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Bombay High Court breather for liquor shop falling within 500m of highway

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Mumbai: In a breather to a Pune-based liquor shop owner, the Bombay High Court quashed a “demand notice” issued by the state excise department demanding Rs 28 lakh. The department had demanded the money as a “transfer fees” since the shop owner was compelled to shift his shop to another place as it was situated within the 500 metres of a national highway.

The shop owner — Vikram Chug had petitioned the division bench of Justices Bhushan Gavai and Makarand Karnik, challenging the demand notice served upon him by the superintendent of state excise department, Pune. The superintendent had granted seven days time to Chug to deposit Rs 28 lakh with the department. The demand was sought to be made towards the transfer fees as Chug was directed to shift his shop to a new premise from the existing one since it was situated within the 500 metres of a highway. Chug was first asked to shift the shop owing to the directives of the Supreme Court which had in December 2016 passed a detailed judgment regarding “drink and drive” accidents.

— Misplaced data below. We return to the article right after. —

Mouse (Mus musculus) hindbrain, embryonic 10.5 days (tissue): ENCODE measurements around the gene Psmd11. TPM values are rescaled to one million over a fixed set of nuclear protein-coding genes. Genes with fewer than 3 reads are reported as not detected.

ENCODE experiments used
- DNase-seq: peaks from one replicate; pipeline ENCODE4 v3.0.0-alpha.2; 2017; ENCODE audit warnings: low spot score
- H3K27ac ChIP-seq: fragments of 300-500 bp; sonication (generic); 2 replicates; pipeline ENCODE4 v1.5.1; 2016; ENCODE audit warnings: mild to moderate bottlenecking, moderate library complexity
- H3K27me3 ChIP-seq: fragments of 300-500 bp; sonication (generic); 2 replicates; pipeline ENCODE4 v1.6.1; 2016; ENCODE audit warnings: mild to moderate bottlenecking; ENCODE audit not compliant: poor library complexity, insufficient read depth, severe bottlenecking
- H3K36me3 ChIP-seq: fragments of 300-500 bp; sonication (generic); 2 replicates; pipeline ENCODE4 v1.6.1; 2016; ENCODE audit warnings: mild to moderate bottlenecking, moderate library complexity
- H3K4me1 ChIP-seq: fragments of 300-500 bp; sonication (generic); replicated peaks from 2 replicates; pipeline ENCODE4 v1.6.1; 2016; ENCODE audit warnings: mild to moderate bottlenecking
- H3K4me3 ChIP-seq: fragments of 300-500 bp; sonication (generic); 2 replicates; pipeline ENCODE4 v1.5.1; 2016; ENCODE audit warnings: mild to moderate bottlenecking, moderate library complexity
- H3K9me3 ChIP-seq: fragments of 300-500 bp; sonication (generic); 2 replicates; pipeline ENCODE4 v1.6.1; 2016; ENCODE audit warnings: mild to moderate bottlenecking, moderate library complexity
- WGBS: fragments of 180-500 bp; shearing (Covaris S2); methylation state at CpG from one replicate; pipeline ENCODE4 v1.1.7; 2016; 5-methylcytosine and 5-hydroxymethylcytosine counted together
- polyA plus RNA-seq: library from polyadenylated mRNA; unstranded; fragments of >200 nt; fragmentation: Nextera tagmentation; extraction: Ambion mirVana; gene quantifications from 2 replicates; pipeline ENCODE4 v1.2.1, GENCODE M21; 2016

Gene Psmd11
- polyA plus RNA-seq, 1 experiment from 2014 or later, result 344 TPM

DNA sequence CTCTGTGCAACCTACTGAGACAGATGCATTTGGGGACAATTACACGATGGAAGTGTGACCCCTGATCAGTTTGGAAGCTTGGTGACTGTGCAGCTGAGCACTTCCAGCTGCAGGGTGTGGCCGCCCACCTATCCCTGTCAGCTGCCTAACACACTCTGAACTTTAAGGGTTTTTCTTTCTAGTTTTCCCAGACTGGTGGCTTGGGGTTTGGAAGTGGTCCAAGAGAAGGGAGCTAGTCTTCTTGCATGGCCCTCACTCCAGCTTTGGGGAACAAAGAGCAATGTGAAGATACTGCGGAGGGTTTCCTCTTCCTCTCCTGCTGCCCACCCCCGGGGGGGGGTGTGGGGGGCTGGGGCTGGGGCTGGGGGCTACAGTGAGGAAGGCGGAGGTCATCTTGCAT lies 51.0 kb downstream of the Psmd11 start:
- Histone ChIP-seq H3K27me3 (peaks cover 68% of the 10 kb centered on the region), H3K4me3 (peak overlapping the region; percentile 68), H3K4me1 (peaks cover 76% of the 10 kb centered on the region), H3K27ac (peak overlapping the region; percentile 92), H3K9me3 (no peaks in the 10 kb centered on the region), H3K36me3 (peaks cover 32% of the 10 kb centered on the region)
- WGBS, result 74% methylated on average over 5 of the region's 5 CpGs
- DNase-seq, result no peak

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The apex court had directed states not to renew licences of liquor shops which are situated within 500 metres of a state or national highway.  Pursuant to this order, Chug had initially shifted his shop to some other place. Then, the government had refused to levy any charges upon him as he was made to shift his shop after the directions of the apex court.


However, after the “clarification” of the SC in February 2017, he was asked to operate from the original shop, which was near a highway. The apex court in its clarificatory orders had exempted shops falling under the jurisdiction of municipal corporations or councils from being removed or shifted. Now, having shifted back to his original shop, Chug was surprised to receive the demand notice by the excise department.

Taking note of this demand, the bench said, “Pursuant to the clarification issued by the apex court, if Chug’s licence as regards to his original premises, stand protected and thus the question of demanding the transfer fees does not arise. In our opinion, the demand notice is completely arbitrary and irrational and therefore deserves to be quashed.”